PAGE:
Los Angeles - Taylor Swift's lightning- quick victory over Apple Inc demonstrates how high-profile artists can use public shaming to shape the music business when even major record labels haggling behind the scenes cannot.
The biggest music companies, after months of negotiations, could not convince Apple to pay royalties during a three-month trial period, according to people with knowledge of the matter.
Before Swift spoke up, other major artists privately threatened to pull their albums from Apple's new service, said the people, who were not authorised to discuss the matter publicly.
"She didn't have a lot to lose. She's the biggest artist in the world, she owns her own masters. She has a leveraged position."
Mr Ethan Kaplan, an executive at music-technology company Gracenote, on Taylor Swift
Armed with a best-selling album and a Tumblr account, Swift got the job done in 17 hours. On Sunday morning, she wrote a diplomatic but stern Tumblr post taking Apple to task for not paying royalties on test drives of its new streaming music service, set to open on June 30.
"We don't ask you for free iPhones," she wrote. "Please don't ask us to provide you with our music for no compensation."
By midnight on Sunday, Apple - one of the most powerful companies in the world - had capitulated to the 25-year-old, saying it would pay royalties on all music for the three-month trials.
Mr Eddy Cue, one of its senior executives, even said he called Swift personally to give her the news.
Even though he carefully noted in interviews that the company's decision had been made with independent labels in mind, its hurried announcement late on Sunday night suggested that it was Swift's shaming that led Apple to change its tune.
Artists of a certain magnitude, such as Swift or Kanye West, can employ the universal tools of music and social media to greater effect.
In an age of depressed record sales, Swift's albums sell by the millions. Her tours fill arenas around the world. And a complimentary tweet to her nearly 60 million followers can help kick-start another singer's career.
"She didn't have a lot to lose," said Mr Ethan Kaplan, an executive at music-technology company Gracenote. "She's the biggest artist in the world, she owns her own masters. She has a leveraged position."
She provided a louder microphone to independent labels such as the Beggars Group, which has worked with Adele, Beck and Radiohead. Beggars Group had said earlier it would withhold upcoming records because of the free trial, which the label said undermined Apple's promise of a pay-only service.
While that generated some headlines, it was only when Swift marshalled more than 70 million followers on Facebook, 59 million on Twitter and thousands more in the press that Mr Cue changed his mind.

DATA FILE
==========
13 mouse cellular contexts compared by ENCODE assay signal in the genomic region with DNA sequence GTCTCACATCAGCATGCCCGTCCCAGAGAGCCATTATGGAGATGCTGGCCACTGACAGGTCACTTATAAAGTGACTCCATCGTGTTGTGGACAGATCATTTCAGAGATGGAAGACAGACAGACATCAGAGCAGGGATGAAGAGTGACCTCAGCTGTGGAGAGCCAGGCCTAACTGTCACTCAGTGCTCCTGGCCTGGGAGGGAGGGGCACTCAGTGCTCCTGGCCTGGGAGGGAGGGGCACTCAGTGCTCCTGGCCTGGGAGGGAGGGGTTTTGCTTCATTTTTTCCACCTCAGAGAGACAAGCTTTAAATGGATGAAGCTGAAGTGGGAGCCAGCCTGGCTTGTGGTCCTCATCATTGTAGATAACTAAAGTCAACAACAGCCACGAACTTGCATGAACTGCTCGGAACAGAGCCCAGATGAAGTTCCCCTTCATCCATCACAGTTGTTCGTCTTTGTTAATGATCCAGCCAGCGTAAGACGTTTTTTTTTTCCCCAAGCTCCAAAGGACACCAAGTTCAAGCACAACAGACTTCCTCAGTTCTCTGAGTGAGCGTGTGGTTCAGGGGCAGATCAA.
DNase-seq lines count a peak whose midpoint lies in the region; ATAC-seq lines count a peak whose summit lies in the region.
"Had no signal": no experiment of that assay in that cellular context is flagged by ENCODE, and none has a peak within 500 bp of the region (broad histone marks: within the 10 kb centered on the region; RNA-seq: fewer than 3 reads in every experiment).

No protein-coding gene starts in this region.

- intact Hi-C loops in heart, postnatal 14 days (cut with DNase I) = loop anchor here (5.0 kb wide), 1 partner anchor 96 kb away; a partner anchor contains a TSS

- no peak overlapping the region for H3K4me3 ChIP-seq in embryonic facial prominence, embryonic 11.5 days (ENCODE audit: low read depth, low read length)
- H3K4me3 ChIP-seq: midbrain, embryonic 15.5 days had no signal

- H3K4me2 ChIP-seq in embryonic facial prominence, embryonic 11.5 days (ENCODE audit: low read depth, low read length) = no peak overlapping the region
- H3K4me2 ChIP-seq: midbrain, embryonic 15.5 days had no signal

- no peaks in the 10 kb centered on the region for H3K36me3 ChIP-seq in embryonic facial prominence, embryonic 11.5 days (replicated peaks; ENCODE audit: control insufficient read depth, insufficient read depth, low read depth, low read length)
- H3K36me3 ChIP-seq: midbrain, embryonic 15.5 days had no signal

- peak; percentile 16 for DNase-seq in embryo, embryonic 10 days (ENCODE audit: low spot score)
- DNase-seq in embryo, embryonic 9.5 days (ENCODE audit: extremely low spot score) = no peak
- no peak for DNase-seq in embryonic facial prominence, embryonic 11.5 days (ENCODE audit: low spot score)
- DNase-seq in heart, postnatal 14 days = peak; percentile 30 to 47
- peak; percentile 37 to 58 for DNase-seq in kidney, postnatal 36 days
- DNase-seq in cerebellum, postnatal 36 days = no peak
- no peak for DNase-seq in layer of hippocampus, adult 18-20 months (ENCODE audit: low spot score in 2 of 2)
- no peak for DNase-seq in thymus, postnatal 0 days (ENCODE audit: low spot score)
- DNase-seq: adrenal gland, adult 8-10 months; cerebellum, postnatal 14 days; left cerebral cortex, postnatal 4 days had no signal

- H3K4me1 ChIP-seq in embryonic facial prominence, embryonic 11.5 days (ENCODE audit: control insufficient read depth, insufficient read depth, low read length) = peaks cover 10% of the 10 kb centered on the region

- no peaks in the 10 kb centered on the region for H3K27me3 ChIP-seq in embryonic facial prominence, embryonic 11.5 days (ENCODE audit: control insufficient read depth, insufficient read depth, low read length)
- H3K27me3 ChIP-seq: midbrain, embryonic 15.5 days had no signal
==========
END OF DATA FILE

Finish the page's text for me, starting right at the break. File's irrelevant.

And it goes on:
"Few people in the music world other than Taylor Swift could make this type of demand, at least successfully," said Mr Kevin Goldberg, a lawyer at Fletcher, Heald & Hildreth specialising in intellectual property and copyright.
There is a tradition of top pop acts using their clout to address industry gripes. Pearl Jam cancelled a tour more than 20 years ago because Ticketmaster refused to lower its service charges. A year later, the band was back in the fold.
Swift, too, in the past has used her status as the world's biggest pop star. Last year, she refused to make her album 1989 available on Spotify, the most popular subscription music service, and elsewhere, online, because she wanted to restrict its availability to paying customers.
The result? Her 1989 debut had the highest week of sales of any album since 2002, according to Billboard. Yet Spotify, which refused to back down, has added millions of subscribers since the incident, suggesting it too benefited from the publicity.
1989 has not appeared on Spotify. Swift has not said whether she will put it on Apple Music.
Apple was the centre of the music universe for the decade after it introduced the iPod and iTunes Store, as sales of singles replaced albums and digital copies replaced CDs. Though Apple is still the world's largest music retailer, its grip on power has slipped as consumers flocked to free competitors such as Spotify and YouTube.
The dispute with Apple follows another messy public debut for digital music: Earlier this year, Jay Z took over the streaming service Tidal with a plan to make the majority of the company owned by artists, but it stumbled after an awkward public announcement and has been on a PR defensive ever since.
By quickly addressing Swift's complaints, Apple may have found a way to save face and appear flexible. Apple, like Spotify, could benefit from the Swift publicity. It acquired Beats Music and invested in a new music service in response to the changing market. It is still a major player with significant advantages - including hundreds of millions of credit cards on file.
While Swift has proven she can get 1989 to fans without free streaming, no single act is a must-have for a music service like Apple's, said Mr Russ Crupnick, managing partner of research firm MusicWatch.
"There are plenty of people who wouldn't know the difference or would listen to other things," he said. "To think one artist or one album will make or break a service is frankly insane."
Bloomberg, New York Times